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KQED Radio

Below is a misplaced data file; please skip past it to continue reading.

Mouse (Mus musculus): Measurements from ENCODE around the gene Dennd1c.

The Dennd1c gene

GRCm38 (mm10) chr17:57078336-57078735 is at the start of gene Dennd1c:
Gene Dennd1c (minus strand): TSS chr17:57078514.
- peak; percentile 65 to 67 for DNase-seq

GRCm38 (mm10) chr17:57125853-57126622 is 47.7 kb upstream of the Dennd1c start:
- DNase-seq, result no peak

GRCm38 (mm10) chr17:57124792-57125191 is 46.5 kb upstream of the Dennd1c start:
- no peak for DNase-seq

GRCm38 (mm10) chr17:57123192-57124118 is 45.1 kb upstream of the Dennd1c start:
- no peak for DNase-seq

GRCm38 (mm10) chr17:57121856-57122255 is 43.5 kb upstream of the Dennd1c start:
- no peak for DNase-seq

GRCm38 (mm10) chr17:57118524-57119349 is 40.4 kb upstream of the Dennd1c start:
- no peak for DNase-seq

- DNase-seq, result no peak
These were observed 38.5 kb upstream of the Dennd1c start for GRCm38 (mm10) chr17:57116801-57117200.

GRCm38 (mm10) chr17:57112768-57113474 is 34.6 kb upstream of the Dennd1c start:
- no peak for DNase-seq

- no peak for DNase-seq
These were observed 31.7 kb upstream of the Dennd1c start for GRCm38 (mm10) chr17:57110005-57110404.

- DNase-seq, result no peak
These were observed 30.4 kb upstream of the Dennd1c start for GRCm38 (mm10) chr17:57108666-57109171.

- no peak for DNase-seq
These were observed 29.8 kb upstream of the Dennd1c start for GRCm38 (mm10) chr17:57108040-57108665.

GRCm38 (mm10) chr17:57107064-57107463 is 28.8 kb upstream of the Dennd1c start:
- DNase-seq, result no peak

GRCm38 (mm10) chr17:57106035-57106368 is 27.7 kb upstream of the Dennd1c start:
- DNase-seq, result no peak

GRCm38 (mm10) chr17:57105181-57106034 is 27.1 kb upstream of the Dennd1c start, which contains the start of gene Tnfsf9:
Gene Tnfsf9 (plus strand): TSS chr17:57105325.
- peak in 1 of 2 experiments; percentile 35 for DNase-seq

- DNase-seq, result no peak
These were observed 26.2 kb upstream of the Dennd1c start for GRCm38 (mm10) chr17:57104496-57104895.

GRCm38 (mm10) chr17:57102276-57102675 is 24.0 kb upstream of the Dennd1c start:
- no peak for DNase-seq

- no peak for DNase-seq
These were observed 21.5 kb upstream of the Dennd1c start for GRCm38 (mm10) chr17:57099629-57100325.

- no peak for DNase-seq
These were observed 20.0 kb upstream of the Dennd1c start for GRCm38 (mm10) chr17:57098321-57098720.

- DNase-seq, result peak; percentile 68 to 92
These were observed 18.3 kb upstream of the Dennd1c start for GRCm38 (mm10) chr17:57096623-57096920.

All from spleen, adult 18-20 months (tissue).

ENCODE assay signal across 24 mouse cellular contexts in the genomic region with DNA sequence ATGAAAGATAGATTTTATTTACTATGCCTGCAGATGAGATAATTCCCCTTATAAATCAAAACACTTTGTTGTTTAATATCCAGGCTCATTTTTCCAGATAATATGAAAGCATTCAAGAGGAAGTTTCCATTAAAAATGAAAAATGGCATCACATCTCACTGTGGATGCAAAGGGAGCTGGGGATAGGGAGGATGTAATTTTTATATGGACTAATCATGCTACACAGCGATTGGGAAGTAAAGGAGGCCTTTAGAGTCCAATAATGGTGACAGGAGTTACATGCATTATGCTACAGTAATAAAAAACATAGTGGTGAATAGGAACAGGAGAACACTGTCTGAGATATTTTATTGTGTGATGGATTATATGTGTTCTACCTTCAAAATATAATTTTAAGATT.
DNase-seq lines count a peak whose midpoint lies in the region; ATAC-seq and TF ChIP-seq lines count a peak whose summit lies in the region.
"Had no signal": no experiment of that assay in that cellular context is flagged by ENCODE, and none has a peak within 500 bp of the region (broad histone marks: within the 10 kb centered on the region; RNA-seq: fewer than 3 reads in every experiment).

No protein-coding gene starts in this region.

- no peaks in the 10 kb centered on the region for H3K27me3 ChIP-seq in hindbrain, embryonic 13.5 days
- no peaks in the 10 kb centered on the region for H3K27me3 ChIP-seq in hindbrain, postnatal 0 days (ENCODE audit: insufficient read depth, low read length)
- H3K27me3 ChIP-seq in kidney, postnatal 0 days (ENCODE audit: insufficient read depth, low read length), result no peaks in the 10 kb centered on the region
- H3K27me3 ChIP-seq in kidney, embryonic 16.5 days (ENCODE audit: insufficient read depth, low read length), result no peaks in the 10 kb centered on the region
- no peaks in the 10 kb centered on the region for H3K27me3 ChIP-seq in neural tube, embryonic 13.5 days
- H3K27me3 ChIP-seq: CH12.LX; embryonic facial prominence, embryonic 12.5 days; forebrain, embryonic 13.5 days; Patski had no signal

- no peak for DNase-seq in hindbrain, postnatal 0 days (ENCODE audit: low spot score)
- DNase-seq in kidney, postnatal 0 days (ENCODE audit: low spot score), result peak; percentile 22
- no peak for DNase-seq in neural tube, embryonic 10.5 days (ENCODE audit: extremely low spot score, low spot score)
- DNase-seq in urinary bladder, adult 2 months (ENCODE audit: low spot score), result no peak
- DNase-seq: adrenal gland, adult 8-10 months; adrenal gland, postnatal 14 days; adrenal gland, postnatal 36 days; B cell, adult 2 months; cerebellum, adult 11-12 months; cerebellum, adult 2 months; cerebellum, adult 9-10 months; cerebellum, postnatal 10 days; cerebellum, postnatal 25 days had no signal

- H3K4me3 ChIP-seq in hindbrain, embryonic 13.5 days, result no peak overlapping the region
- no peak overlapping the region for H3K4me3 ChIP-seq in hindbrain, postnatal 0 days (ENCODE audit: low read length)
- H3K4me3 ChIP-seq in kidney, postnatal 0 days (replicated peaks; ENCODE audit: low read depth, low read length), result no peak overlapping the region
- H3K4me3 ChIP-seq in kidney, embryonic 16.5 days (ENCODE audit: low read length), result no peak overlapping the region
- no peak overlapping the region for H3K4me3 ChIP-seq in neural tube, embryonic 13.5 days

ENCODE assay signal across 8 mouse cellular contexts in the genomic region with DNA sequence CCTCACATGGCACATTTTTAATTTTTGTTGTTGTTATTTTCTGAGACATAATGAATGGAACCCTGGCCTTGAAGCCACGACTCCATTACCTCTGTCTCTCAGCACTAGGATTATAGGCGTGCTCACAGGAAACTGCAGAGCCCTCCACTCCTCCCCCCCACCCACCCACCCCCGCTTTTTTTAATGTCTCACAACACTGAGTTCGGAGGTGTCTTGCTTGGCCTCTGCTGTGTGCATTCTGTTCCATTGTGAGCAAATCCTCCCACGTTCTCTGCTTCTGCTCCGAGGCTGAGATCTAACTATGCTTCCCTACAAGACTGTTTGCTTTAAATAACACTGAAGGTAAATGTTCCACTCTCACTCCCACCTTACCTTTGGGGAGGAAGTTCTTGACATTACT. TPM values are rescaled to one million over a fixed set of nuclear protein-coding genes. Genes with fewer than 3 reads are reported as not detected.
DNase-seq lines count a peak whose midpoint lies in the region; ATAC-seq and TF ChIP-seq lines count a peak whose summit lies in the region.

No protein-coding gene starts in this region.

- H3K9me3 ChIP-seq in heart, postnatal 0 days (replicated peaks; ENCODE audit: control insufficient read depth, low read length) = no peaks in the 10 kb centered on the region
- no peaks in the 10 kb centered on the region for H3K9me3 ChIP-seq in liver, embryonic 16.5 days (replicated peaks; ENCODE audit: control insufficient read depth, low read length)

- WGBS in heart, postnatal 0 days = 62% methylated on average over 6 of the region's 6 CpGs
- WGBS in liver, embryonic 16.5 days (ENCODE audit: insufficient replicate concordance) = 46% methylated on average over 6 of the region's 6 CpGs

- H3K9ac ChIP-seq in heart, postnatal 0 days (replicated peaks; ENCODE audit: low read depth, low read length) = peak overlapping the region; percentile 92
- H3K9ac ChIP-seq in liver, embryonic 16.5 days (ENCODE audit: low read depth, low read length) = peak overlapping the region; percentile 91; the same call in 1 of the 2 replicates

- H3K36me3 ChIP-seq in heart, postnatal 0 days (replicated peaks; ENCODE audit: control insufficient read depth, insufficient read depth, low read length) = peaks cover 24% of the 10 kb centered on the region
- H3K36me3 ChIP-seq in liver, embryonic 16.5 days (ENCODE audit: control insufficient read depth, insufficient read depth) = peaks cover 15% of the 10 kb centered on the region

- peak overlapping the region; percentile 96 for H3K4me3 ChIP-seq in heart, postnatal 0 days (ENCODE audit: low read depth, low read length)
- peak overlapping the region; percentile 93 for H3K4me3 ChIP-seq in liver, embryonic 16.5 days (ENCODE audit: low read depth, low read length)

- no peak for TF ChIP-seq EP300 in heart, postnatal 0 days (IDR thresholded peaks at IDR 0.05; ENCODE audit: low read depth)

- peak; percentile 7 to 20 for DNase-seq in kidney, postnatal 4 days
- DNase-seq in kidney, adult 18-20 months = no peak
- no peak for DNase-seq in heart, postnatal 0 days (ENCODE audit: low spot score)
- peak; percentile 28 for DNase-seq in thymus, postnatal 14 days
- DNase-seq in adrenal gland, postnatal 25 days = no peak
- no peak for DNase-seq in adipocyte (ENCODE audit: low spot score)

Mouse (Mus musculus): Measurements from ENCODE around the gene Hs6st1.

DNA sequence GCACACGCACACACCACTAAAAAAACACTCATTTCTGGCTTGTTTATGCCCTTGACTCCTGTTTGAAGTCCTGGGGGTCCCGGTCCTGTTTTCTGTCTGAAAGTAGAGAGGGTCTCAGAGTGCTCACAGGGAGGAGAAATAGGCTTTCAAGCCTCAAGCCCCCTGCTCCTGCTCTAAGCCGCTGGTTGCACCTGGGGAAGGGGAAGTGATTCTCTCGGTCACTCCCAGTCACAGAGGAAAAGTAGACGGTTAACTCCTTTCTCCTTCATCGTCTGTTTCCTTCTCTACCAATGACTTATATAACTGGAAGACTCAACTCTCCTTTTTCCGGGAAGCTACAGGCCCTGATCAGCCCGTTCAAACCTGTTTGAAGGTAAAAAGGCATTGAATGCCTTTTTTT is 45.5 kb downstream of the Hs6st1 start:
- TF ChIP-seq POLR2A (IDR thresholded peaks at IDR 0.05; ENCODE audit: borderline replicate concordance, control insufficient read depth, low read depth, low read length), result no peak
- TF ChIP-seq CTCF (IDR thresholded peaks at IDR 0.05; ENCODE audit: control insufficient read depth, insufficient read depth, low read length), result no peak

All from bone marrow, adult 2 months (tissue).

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And the Boeing company we are sorry deeply and truly sorry Michael still mo was in the audience that day his daughter Samuel was on the Ethiopian airlines flight the second plane which crashed in March since then he's been working to hold bone accountable for what happened and calling for changes in how the industry is regulated welcome thank you first what's your reaction to Boeing's decision today more than a year after the first crash to fire the CEO it's a good first step more is needed there should be resignations on the board itself with the private equity board members in the celebrity ambassador board members low quality board you say it's a low quality board I know you've been really critical of the whole culture at Boeing where the company shifted from a focus on engineers and safety to what you characterize the focus on business executives and profits do you think that broader cultural shift at the company is responsible for the events that led to your daughter's death absolutely David Calhoun is now the head of the board he's been around since two thousand nine under the McNerney era the prior CEO and now Mollen Berg unit in Rocha quality then when they fired engineers they outsourced to low cost countries outsourced software writing and all the while we're extracting wells and doing financial engineering but not innovation and safety engineering so this is the kind of criticism that you're leveling of the company goes far beyond two crashes or even a single model of airplane to that the fundamentals of the company itself do you think that this kind of activism can make as deep and systemic the changes as as you were looking for I don't know if you call what I'm doing activism make you they blow all my family they kill Sam yeah and and we're we're starting to figure out why but I do know that when you have the things that you know we now know they knew if you are a manufacturing CEO and you find these things are going on in your plan you fix it now you go and you clean house you put in systems to detect the stuff before it gets out of hand you do not sweep it under the rug it is bad management and it kills people in this case you've also been critical of the role of government regulators the Federal Aviation Administration what kind of change do you think is necessary at the FAA sure we simply need to move delegation back to the way it was just before two thousand five when Congress passed a law requiring the S. eight eight two source virtually all certification and design work to the manufacturer when you're for two thousand five you're talking about a shift where there used to be investigators with a relative degree of independence inspecting the safety at Boeing and that was replaced by investigators who reported directly to Boeing managers that's right in before five the safety culture could stop the process if there was a problem happening after two thousand five increasingly they could not because they were overruled by Boeing managers who wanted to keep it quiet the country right now is having a debate over the role and size of government where democratic presidential candidates are pushing for tighter controls on corporations and Republicans including president trump are saying the American economy is strong because companies have been given more room to breathe how do you situate the fight that you are having with Boeing with the FAA into this larger national conversation more regulation versus less regulation is the wrong frame make there's no awesome should be gotten rid of some shouldn't but in this case everybody flies we know what now happens after these planes that Boeing is been allowed to self certify self regulate and we have found as families that both Republicans and Democrats congressmen and senators they fly their families fly their staff flies and they don't want to die in a plane that's Michael stew mow his daughter Samir was killed when a Boeing seven thirty seven Max flight crashed earlier this year thank you for speaking with us today thank you Americans are dying younger and what's driving that downward trend in life expectancy is higher death rates among people who should be in their prime people from twenty five years of age to sixty four one major cause of that's is a spike in fatal drug overdoses NPR's Melissa block went to the Ohio River valley which has seen some of the largest increases in mid life mortality to meet some of the people directly affected I drive along this stretch of the Ohio River between West Virginia and Ohio takes you past the whole king rusted.